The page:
Data breaches reported to FCA have risen 480% from financial services firms

Data breaches are on the rise. And, the financial services sector is an especially lucrative target; along with the personal data bulging healthcare sector.

In the financial services sector, the retail banking sector saw the largest percentage increase in the number of data breach reports, rising to 25 in 2018 from only one in 2017.

This should raise concerns about the number of cyber criminals targeting bank accounts. Tesco Bank, for example, was fined £16.4m by the FCA in October 2018 as a result of a cyber attack that led to £2.26m being taken from personal current accounts**.

On the other side, RPC has revealed that wholesale financial markets firms–such as investment banks–reported the most data breaches to the FCA in 2018: 34 compared to just three in 2017.

‘Cybercrime costs financial services sector more than any other industry, with breach rate tripling over past 5 years’

Report cites opportunity to improve security with new technologies: only one-quarter of banks are using AI, less than one-third using advanced analytics to combat cybercrime. Read here

An easy target?

According to the research, cybercriminals could be targeting investment banks in a belief that their security systems are less sophisticated than retail banks.

And the stakes are, potentially, a lot higher: confidential data held by investment banks on areas such as M&A can be used for insider trading. In the US, for example, the SEC is pursuing a number of insider dealing cases that relate to cyber breaches.

Other sectors within financial services that saw large increases in data breach reports include:

• Insurers — 33 in 2018, up from seven in 2017
• Consumer retail lending — 21 in 2018, up from four in 2017
• Retail investments — 11 in 2018, up from none in 2017 (see below for full breakdown)

In the research RPC explains that ‘while the data suggests that financial services businesses are suffering an increasing number of cyber attacks, these businesses are also perhaps getting better at identifying and reporting those attacks.’ (Which is a good thing!)

Reports of data breaches by financial services companies.
Reports of data breaches by financial services companies.

GDPR: a positive impact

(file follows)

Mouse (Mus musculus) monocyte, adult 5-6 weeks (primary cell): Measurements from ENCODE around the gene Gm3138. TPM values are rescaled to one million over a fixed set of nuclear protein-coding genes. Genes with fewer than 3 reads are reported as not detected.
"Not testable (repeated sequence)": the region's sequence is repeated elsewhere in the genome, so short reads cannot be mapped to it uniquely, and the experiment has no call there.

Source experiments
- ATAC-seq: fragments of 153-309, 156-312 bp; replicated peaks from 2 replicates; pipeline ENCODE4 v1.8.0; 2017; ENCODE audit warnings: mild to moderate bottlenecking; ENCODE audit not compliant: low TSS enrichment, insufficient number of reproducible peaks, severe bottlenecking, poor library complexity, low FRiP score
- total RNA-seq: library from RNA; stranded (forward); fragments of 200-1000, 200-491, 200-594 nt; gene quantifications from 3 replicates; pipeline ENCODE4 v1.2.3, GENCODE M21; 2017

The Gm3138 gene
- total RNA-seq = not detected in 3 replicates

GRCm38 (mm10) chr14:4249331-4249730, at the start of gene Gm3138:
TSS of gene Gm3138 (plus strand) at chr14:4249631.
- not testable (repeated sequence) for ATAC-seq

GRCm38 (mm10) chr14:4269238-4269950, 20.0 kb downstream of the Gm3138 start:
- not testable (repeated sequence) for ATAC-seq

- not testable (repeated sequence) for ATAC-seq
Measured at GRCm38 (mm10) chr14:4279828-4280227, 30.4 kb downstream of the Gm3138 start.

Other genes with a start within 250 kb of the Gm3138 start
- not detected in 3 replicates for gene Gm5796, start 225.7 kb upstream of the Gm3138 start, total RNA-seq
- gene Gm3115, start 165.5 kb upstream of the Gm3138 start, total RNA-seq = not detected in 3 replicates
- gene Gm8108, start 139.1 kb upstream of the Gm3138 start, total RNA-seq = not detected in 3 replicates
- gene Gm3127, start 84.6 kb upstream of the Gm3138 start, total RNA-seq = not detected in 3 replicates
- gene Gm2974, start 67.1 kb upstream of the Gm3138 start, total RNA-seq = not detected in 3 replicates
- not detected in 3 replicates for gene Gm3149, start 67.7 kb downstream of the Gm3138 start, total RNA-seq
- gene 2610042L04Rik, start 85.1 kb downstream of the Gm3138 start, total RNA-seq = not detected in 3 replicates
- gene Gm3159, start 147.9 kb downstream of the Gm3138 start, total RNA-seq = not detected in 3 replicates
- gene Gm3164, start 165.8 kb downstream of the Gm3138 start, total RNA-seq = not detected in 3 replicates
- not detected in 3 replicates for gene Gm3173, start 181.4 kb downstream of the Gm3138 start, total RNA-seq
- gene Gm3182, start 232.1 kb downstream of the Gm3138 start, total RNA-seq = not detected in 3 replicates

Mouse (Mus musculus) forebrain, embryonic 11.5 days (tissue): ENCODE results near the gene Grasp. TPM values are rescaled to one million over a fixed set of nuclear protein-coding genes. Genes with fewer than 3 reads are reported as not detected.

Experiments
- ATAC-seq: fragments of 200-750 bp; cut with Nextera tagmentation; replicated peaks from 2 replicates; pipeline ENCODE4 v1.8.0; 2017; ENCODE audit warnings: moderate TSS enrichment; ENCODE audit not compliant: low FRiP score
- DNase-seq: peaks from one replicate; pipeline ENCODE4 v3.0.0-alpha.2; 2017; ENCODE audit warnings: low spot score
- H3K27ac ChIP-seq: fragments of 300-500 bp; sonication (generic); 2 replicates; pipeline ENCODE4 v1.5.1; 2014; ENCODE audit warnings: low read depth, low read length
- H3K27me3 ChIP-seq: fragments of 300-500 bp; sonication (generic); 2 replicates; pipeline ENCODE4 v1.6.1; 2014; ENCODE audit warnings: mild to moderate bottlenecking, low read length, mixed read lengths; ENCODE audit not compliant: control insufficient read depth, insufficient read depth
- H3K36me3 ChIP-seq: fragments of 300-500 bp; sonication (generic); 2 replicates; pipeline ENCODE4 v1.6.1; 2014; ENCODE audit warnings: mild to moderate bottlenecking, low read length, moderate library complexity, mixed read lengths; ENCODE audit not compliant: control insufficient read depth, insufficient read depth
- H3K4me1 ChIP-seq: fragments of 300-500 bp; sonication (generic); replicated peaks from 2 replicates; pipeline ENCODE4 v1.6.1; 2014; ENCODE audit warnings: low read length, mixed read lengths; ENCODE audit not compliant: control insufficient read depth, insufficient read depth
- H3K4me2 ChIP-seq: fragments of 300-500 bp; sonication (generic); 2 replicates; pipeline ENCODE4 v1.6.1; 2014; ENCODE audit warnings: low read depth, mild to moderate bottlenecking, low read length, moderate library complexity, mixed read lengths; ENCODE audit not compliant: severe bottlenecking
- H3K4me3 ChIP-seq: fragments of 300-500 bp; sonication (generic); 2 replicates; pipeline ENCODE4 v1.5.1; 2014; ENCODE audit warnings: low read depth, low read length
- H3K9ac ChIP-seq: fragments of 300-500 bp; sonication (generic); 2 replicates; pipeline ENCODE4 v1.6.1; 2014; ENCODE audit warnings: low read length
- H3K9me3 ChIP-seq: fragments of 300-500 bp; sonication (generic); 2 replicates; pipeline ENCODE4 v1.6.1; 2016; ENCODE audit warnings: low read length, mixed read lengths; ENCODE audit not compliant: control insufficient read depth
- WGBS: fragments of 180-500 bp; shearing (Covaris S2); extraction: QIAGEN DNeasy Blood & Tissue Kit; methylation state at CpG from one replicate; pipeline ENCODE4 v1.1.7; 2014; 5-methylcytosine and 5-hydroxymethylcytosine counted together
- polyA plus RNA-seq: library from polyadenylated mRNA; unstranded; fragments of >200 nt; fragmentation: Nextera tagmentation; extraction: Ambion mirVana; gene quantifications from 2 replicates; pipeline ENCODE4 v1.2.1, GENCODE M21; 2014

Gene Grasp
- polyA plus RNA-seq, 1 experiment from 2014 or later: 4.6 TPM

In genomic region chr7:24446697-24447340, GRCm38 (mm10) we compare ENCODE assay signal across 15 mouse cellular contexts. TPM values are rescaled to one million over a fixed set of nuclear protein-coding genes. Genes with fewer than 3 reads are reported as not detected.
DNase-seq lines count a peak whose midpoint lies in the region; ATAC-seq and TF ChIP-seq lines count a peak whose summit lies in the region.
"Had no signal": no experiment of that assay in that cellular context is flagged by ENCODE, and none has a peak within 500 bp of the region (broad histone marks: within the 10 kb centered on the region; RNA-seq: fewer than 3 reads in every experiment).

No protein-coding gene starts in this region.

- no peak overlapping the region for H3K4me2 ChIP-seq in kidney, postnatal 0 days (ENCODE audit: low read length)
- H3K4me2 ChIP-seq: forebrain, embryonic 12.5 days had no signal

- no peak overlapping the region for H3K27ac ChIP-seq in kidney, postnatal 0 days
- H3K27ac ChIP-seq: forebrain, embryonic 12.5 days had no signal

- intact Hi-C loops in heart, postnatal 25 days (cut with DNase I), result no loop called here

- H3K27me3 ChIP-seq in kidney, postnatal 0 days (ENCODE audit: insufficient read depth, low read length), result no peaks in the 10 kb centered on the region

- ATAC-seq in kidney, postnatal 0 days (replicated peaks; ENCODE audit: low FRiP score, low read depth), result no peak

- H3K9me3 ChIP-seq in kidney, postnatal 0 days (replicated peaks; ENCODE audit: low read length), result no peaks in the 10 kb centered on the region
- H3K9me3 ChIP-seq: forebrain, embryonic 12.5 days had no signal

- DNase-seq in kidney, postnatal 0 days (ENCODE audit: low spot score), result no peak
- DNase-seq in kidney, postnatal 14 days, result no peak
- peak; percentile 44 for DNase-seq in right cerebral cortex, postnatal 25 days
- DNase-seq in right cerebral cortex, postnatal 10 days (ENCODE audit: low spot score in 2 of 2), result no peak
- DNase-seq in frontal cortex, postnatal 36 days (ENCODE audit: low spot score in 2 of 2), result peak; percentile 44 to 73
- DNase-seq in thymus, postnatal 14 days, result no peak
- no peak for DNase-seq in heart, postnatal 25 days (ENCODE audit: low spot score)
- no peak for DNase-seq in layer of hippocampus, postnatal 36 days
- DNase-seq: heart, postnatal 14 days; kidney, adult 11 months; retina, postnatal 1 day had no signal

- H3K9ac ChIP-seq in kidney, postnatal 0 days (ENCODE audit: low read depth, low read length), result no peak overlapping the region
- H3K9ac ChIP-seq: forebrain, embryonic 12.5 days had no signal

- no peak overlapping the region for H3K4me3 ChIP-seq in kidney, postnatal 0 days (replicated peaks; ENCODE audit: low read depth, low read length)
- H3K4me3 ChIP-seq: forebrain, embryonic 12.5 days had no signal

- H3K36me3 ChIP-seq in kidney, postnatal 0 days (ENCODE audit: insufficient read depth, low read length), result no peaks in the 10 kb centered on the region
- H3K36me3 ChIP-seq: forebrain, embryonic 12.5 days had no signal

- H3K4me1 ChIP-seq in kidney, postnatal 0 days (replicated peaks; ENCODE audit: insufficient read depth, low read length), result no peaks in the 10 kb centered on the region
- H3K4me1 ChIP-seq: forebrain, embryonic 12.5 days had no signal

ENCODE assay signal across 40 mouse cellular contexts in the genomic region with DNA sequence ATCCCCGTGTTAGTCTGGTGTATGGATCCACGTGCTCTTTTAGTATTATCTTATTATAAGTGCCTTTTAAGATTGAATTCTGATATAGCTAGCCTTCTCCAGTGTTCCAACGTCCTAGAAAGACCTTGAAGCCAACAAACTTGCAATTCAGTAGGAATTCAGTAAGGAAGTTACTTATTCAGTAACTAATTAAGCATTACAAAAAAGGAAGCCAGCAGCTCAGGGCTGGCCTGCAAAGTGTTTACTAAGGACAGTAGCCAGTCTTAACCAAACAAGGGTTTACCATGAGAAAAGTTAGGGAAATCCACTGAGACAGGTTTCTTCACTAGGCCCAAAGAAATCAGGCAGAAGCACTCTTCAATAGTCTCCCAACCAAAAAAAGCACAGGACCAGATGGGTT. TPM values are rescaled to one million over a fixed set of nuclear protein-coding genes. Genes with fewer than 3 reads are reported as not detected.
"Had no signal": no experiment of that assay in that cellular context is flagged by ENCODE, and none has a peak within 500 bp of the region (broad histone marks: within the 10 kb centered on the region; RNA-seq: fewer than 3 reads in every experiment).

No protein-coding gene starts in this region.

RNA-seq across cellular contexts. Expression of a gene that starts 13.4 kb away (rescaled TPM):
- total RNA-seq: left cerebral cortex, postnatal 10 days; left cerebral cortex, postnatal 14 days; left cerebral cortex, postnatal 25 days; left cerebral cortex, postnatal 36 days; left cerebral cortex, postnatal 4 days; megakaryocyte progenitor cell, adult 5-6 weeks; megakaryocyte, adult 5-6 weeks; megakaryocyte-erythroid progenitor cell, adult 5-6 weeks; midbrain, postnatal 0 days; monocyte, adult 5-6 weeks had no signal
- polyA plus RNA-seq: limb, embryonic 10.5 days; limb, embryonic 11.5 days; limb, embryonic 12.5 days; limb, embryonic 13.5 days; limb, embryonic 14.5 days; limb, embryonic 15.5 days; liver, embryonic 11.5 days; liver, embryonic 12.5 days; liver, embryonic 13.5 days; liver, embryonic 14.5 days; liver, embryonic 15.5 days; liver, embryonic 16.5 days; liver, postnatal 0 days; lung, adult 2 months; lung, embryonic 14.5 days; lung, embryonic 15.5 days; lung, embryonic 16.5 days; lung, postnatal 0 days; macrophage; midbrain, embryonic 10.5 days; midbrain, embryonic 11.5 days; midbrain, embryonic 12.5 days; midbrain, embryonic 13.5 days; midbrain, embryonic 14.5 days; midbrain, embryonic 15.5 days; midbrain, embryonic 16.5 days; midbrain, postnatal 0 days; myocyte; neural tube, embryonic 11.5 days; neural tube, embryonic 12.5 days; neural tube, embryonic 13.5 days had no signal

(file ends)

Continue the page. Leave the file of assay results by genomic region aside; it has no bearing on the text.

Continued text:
June 2018, the first month after the introduction of the General Data Protection Regulation (GDPR), saw the highest monthly total of data breach reports, with 20 data breaches reported by financial services firms.

Richard Breavington, partner at RPC and head of their Cyber Insurance and Breach Response team, says: “Banks remain a top target for cybercriminals. The figures suggest that the banks are suffering data breaches on a frequent basis.”

The financial impact of data breaches is just the beginning

The financial consequences of a data breach are set to rise in 2018, but the cost goes beyond potential fines. Read here

“The increase in reports, however, does show that the financial services industry is now taking cyber security more seriously than ever. The financial and reputational fallout from a data breach can be serious for a business of any size. They must be ready to defend against — and respond to — breaches as efficiently as possible.”

RPC says that insurance against data breaches is one of the fastest growing areas of the insurance industry

Those reporting data breaches in financial services is on the rise.
Those reporting data breaches in financial services is on the rise.

* FCA data, year-end December 31 2018

** FCA

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Nick Ismail

Nick Ismail is a former editor for Information Age (from 2018 to 2022) before moving on to become Global Head of Brand Journalism at HCLTech. He has a particular interest in smart technologies, AI and...

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